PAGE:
"Watch out for that water hazard" is a good warning. Many slot machine revenue estimates have been watered down to make it look like slots would not be as lucrative as they really are. It's in the economic interest of the track owners to lowball potential profits, so they don't have to pay so much for their franchise.
For example, Maryland officials have estimated that each slot machine would produce a daily "win" for the house of $217 to $375.
That might be true for slots out in Western Maryland, but it's way low for Pimlico, Laurel and Prince George's County locations, says Hooke after looking at the books of casinos in other urban areas and checking with state gambling regulators.
Citing figures from the Illinois Gaming Commission and the Michigan Gaming Control Board, he says the "win" per machine runs from $450 to $750 a day at slot parlors in convenient urban locations like Pimlico, which is in Northwest Baltimore. Even the slot machines on "river boats" in God-forsaken Gary, Ind., generate $300 to $500 per day apiece. Hooke uses a $500 per machine, per day "win" in his calculations.
He gives the Pimlico project a generous $400 million capital budget. Building a cheaper facility would make the business even more lucrative. Las Vegas-style glitz is not what Maryland is likely to get. Magna plans to build more than just a "slot barn," but don't expect Bellagio or MGM Grand.
Hooke figures Rosecroft Raceway, the Prince George's harness racing track, could get an even bigger benefit from slots because Virginians eager to play the games wouldn't mind gambling on whether the Wilson Bridge would be open. Laurel wouldn't draw many people from either Baltimore or Virginia and would end up being the least valuable of the locations, he said. (Interestingly, Hooke doesn't even factor in the difference between the horseback racing at Laurel and the sulkies that run at Rosecroft, which tells you how much horses have to do with slot machines.)
By his calculations, the three ventures together would be worth around $1.5 billion, which, he argues, is what the state ought to demand for the franchises.
That is such a valuable business that you have to question why Maryland wants to give away the franchise and especially why the politicians want to give it to the very people who have driven Maryland horse racing to the verge of extinction.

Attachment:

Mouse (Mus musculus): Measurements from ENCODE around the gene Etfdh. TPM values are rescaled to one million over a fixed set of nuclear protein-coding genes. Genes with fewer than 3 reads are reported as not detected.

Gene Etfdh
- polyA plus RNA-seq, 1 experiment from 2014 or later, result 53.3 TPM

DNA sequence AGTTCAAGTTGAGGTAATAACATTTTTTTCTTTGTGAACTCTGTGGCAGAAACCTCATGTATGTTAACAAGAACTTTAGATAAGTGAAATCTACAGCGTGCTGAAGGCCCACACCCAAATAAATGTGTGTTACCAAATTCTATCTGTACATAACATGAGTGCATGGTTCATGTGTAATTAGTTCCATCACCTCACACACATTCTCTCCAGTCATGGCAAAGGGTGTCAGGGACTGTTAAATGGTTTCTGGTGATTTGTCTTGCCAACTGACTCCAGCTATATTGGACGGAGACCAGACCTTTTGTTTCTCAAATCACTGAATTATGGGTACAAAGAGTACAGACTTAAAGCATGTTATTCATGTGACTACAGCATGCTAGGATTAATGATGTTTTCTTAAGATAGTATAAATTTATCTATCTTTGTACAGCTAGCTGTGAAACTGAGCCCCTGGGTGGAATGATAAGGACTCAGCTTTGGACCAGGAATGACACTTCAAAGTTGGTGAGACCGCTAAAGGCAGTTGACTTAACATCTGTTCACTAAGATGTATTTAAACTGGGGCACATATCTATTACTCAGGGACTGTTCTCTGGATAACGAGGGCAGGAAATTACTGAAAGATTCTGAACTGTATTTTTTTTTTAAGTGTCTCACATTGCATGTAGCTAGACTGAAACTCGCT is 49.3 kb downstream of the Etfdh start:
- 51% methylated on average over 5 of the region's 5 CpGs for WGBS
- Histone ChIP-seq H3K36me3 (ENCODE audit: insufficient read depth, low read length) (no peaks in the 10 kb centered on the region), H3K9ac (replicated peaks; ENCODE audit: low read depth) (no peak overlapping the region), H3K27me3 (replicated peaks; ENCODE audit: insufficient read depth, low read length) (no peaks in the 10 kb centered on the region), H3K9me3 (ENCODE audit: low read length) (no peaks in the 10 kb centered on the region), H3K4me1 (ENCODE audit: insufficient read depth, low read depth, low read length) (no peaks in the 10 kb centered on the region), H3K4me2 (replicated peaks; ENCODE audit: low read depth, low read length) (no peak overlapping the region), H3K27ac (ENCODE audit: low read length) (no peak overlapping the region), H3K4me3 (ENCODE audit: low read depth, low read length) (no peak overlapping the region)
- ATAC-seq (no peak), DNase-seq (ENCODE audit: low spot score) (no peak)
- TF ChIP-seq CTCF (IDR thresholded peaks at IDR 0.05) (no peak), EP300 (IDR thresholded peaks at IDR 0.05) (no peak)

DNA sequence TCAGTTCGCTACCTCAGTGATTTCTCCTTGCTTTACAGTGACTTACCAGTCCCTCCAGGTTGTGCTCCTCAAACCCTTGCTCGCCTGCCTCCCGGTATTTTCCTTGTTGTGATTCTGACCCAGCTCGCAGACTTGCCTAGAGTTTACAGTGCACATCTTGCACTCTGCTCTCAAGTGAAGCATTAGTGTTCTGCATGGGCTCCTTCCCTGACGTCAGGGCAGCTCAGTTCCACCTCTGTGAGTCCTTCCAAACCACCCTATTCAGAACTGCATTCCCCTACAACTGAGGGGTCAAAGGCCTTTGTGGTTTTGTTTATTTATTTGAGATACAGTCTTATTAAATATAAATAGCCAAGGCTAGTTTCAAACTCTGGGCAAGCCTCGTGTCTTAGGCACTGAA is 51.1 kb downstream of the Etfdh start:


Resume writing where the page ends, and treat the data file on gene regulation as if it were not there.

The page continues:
You don't have to be a student of horseflesh to understand that if, as everyone seems to agree, the horse racing business in Maryland is in trouble, some of the blame has to fall on the folks who have been running it. The longtime owners of the Laurel and Pimlico tracks have sold out to Magna, but they retain a stake in the operations and will share in any slot profits.
Magna itself is clearly gambling on Maryland and other states to bail the company out of the multimillion-dollar investments it has made buying run-down and unprofitable horse tracks around the country. The company has announced ambitious plans to build fancy new facilities in Illinois, Texas and Pennsylvania, but without slot machines, it's hard to see how any of those projects can succeed.
If Maryland is magnanimous with Magna, however, the company's stockholders will wind up in the winner's circle. Even if the state follows the hard-nosed advice dispensed by Hooke -- and I wouldn't bet on that -- the company will get an enormously profitable business and its stock price will leap.
Theoretically, the benefits of that success will trickle down to the grooms, jockeys, stable hands, horse breeders and everybody else in the business, all to the benefit of the state's economy.
If Maryland wants to give away hundreds of millions of dollars a year to benefit a beleaguered industry, why not start with biotechnology? Biotech is far more important to the state's economy than horse racing, and it, too, is in financial trouble. Or legalize online gambling to create business for the state's beleaguered telecom and computer companies. The entrepreneurs who made Maryland's Corvis Corp. and Ciena Corp. the industry leaders in fiber-optic equipment are at least as deserving of state aid as the people who ran horse racing into the ground.
Instead of Laurel, why not move the slots up the road to Baltimore-Washington International Airport. The airlines need all the help they can get, so let them put slots in the waiting areas.
Satirical as such suggestions may be, they are no more absurd than what is likely to happen in Maryland. The state is probably going to give away a $1.5 billion slot franchise at a bargain-basement price and give the big prize to shareholders of a Canadian company.